Format

Send to

Choose Destination
Neuroimage. 2013 Feb 1;66:184-93. doi: 10.1016/j.neuroimage.2012.11.003. Epub 2012 Nov 9.

High and low sensation seeking adolescents show distinct patterns of brain activity during reward processing.

Author information

1
Department of Behavioral Neuroscience, Oregon Health & Science University, 3181 SW Sam Jackson Park Rd., Portland, OR, 97239-3098, USA. Electronic address: cservenk@ohsu.edu.
2
Department of Behavioral Neuroscience, Oregon Health & Science University, 3181 SW Sam Jackson Park Rd., Portland, OR, 97239-3098, USA. Electronic address: hertingm@ohsu.edu.
3
Department of Behavioral Neuroscience, Oregon Health & Science University, 3181 SW Sam Jackson Park Rd., Portland, OR, 97239-3098, USA. Electronic address: mackiewi@ohsu.edu.
4
Department of Psychiatry, Oregon Health & Science University, 3181 SW Sam Jackson Park Rd., Portland, OR, 97239-3098, USA. Electronic address: hudsonk@ohsu.edu.
5
Department of Behavioral Neuroscience, Oregon Health & Science University, 3181 SW Sam Jackson Park Rd., Portland, OR, 97239-3098, USA; Department of Psychiatry, Oregon Health & Science University, 3181 SW Sam Jackson Park Rd., Portland, OR, 97239-3098, USA. Electronic address: nagelb@ohsu.edu.

Abstract

Previous research has shown that personality characteristics, such as sensation seeking (SS), are strong predictors of risk-taking behavior during adolescence. However, the relationship between levels of SS and brain response has not been studied during this time period. Given the prevalence of risky behavior during adolescence, it is important to understand neurobiological differences in reward sensitivity between youth with high and low SS personalities. To this end, we used functional magnetic resonance imaging (fMRI) to examine differences in brain activity in an adolescent sample that included 27 high (HSS) and 27 low sensation seekers (LSS), defined by the Impulsive Sensation Seeking scale of the Zuckerman-Kuhlman Personality Questionnaire (Zuckerman et al., 1993). In the scanner, participants played a modified Wheel of Fortune decision-making task (Cservenka and Nagel, 2012) that resulted in trials with monetary Wins or No Wins. We compared age- and sex-matched adolescent HSS and LSS (mean age=13.94±1.05) on brain activity by contrasting Win vs. No Win trials. Our findings indicate that HSS show greater bilateral insular and prefrontal cortex (PFC) brain response on Win vs. No Win compared to LSS. Analysis of simple effects showed that while LSS showed comparable brain activity in these areas during Wins and No Wins, HSS showed significant differences in brain response to winning (activation) vs. not winning (deactivation), with between-group comparison suggesting significant differences in brain response, largely to reward absence. Group differences in insular activation between reward receipt and absence may suggest weak autonomic arousal to negative outcomes in HSS compared with LSS. Additionally, since the PFC is important for goal-directed behavior and attention, the current results may reflect that HSS allocate fewer attentional resources to negative outcomes than LSS. This insensitivity to reward absence in HSS may lead to a greater likelihood of maladaptive choices when negative consequences are not considered, and may be an early neural marker of decreased loss sensitivity that has been seen in addiction. This neurobiological information may ultimately be helpful in establishing prevention strategies aimed at reducing youth risk-taking and suggests value in further examination of neural associations with personality characteristics during adolescence.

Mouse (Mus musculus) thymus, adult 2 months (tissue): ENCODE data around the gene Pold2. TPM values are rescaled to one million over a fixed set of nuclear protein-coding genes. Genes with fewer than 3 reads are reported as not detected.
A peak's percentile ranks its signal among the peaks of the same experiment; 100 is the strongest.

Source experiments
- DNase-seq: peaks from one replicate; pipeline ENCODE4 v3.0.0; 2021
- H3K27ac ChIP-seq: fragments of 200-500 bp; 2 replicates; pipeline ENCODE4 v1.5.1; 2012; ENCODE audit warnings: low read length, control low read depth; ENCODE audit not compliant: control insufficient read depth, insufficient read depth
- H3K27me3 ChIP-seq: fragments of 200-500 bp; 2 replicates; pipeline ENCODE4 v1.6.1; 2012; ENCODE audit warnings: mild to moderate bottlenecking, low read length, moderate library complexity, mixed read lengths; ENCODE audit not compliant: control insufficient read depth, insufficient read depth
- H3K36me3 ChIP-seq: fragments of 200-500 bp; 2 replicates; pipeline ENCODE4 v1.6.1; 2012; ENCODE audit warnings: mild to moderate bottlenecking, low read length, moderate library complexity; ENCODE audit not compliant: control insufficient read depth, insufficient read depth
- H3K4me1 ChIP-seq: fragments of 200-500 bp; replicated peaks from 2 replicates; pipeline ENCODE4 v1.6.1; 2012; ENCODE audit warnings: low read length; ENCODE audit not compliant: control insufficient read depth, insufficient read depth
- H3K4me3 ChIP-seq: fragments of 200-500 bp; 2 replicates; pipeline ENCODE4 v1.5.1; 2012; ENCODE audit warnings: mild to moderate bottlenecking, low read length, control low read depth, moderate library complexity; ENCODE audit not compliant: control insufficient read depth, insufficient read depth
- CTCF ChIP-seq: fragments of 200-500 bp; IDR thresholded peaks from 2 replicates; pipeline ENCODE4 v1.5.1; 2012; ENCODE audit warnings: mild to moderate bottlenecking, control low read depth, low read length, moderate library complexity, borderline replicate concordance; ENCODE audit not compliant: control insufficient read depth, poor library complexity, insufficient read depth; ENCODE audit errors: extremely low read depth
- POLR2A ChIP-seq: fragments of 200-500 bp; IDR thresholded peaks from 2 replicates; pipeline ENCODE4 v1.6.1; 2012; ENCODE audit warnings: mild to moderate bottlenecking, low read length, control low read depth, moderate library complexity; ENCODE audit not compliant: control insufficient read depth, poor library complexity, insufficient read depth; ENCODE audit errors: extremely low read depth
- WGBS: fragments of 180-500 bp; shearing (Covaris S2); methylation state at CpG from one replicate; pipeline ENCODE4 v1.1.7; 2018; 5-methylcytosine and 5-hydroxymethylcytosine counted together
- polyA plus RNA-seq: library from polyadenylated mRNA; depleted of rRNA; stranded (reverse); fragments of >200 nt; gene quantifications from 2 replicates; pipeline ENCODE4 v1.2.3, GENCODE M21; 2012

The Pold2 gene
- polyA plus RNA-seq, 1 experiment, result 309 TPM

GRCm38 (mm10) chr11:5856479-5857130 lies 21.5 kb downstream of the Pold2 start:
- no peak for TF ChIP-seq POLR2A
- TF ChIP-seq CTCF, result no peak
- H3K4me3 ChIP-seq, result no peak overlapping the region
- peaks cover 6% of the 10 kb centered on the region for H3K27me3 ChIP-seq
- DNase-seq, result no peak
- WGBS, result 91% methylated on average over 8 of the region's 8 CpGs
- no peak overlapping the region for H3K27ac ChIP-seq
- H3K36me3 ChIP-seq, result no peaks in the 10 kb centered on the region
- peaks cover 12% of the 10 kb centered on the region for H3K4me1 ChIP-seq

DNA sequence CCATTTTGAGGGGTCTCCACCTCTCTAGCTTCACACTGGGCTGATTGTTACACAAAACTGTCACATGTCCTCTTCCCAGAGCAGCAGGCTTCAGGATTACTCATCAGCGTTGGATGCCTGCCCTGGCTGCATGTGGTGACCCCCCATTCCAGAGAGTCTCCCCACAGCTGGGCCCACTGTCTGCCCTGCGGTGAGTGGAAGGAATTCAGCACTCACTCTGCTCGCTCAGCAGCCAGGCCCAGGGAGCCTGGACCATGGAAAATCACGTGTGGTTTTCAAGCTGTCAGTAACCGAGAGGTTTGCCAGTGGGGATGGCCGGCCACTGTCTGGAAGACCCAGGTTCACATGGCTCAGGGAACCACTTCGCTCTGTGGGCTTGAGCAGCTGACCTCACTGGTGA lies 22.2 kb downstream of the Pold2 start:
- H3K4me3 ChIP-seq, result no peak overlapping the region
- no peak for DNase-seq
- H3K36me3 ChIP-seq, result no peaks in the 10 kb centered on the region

KEYWORDS:

Adolescence; Reward; Sensation seeking; fMRI

PMID:
23142276
PMCID:
PMC3604176
DOI:
10.1016/j.neuroimage.2012.11.003
[Indexed for MEDLINE]
Free PMC Article

Supplemental Content

Full text links

Icon for Elsevier Science Icon for PubMed Central
Loading ...
Support Center